Though more than 200 physicians lost their homes when the wildfires swept through the North Bay in October, few have given up and moved on.
“As physicians, we don’t want the focus to be on us,” said Dr. Patricia May, a general surgeon at Kaiser Permanente in Santa Rosa. “We are here to serve and help our community by providing seamless health care during this challenging time.”
Dr. May and her family lost their home in the fires.
The Mays, who have three teenage children and several pets, were immediately taken in by a colleague, where they stayed for two months until their Santa Rosa rental home was ready, she said, noting it was an easy decision to stay in the area.
“We have been so touched by all of the outreach of our community, our friends, both my colleagues at work and our church,” she said, as well as the support system at her children’s school. “It’s just an amazing group of people.”
Prior to the fires, May had agreed to take over as president of the Sonoma County Medical Association, a commitment she was steadfast to keep. She officially stepped into her role at the end of May.
“I wanted to continue with it because I truly believe we need to support our doctors through this time so that none leave,” she said. “We want to make sure our health care community stays robust.”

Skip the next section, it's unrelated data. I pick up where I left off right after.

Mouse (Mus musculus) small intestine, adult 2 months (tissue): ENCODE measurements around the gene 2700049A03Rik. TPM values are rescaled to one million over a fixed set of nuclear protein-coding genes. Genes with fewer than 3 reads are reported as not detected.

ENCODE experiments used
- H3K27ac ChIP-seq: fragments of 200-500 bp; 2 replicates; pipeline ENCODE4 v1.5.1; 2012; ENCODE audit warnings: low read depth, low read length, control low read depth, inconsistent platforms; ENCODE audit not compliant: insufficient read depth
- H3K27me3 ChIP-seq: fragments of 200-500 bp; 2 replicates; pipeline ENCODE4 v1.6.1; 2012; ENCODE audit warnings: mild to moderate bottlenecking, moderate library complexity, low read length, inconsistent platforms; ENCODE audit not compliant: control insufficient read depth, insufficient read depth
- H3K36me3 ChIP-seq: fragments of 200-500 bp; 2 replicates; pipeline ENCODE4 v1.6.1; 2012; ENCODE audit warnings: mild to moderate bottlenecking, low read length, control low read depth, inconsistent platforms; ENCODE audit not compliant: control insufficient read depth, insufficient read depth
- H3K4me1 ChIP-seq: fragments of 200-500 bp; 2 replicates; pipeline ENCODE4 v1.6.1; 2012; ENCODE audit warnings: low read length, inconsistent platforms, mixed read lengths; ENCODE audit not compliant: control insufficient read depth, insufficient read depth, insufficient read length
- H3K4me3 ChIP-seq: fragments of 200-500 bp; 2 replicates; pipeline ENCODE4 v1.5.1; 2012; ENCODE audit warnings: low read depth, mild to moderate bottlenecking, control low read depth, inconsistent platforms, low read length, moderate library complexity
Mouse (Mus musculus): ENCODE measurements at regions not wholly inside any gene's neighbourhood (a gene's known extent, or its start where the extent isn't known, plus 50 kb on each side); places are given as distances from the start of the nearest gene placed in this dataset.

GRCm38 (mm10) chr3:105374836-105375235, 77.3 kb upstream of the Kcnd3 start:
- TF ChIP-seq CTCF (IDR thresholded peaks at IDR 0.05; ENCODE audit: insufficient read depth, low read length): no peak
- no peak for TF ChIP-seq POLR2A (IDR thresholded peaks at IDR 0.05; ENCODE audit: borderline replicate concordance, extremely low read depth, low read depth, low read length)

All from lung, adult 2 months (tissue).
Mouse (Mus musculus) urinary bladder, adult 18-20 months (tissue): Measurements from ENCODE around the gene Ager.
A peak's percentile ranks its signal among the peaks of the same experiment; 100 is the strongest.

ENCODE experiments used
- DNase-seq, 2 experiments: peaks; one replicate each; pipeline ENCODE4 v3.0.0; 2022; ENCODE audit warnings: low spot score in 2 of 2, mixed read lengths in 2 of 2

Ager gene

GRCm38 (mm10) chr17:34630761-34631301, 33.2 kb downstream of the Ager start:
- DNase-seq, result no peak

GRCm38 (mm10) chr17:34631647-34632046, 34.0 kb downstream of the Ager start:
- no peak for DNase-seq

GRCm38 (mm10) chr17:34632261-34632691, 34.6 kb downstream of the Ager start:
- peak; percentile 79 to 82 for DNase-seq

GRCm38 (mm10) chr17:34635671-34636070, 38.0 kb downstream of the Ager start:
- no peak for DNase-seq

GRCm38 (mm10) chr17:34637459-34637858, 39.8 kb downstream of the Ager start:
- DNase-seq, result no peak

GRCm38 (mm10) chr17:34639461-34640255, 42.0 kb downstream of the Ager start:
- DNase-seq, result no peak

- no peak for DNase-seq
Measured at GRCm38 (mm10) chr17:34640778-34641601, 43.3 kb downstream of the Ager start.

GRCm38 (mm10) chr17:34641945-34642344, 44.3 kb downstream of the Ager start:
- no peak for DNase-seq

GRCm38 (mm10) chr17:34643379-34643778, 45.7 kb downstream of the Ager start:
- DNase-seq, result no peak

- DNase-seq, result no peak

May said the Sonoma County Medical Association has been working closely with its physicians.
“SCMA recognizes that a lot of our physicians are still facing great personal challenges in the wake of the October fires,” she said. “Many lost their homes and are trying to manage the insurance and rebuild tasks on the side of very busy full-time work demands.”
Wendy Young, who serves as executive director of SCMA, said few physicians affected by the fires have chosen to relocate.
“In speaking with all of the group leaders recently, I learned that only about four physicians have left the area after the fires,” Young said. “Out of the more than 250 physicians that lost their homes, this is a very low percentage.”
Dr. Paul Dugan, an oncologist in Napa who is affiliated with Queen of the Valley Medical Center in Napa, also lost his home in the fires.
“We were wiped out on the first night of the fire,” he said, adding that his Silverado property also included a guest home. “Everything was burned.”
The Dugans were out of town and returning home the night the fires broke out, he said. They arrived before the evacuation, so were able to rescue their dog and grab a few photos. The house burned a few hours later.
“We were the very bottom house on a steep hill, so I figured fire doesn’t move downhill, so we should be OK,” he said. “This fire moved downhill.”
The Dugans, who have lived in Napa since 1989, have no intention of leaving, and are in the process of rebuilding their home on the same property.
“To be honest, the way I put this in perspective is that what my patients go through is so much more than I’ve gone through,” Dugan said, whose patients often face chemotherapy. “This is trivial.”
Still, Dugan has chosen to retire, a decision he made after the fires, but not solely for that reason, he said. He will shutter operations on Aug. 1, which also marks the 29th anniversary of when he opened his practice.